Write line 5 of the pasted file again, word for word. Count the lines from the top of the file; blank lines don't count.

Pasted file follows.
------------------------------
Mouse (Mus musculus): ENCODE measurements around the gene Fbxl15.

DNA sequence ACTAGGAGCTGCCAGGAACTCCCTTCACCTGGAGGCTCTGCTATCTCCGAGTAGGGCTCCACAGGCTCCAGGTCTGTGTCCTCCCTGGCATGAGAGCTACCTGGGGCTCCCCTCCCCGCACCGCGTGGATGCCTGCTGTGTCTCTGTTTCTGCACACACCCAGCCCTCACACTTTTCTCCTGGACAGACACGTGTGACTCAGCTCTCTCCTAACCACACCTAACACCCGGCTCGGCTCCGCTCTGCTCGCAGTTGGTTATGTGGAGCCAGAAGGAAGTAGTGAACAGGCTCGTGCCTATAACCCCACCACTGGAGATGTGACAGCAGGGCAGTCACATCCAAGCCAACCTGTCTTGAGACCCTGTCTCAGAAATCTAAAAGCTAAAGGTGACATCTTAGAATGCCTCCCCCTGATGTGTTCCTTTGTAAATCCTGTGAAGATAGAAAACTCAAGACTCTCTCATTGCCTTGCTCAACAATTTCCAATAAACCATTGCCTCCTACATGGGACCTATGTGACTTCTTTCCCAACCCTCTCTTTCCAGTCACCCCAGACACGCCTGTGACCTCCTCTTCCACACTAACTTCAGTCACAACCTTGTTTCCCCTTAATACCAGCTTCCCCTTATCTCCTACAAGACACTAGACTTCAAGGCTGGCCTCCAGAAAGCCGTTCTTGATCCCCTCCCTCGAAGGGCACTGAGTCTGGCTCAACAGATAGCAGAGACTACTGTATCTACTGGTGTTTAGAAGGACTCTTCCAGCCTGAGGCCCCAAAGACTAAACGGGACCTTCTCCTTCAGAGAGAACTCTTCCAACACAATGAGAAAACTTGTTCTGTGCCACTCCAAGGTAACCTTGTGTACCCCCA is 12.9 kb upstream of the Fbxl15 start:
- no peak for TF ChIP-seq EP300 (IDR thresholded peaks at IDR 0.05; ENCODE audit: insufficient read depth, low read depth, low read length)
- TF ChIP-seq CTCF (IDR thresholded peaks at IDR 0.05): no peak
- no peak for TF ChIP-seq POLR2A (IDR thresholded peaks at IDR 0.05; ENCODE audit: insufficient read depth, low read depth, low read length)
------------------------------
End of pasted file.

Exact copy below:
- no peak for TF ChIP-seq POLR2A (IDR thresholded peaks at IDR 0.05; ENCODE audit: insufficient read depth, low read depth, low read length)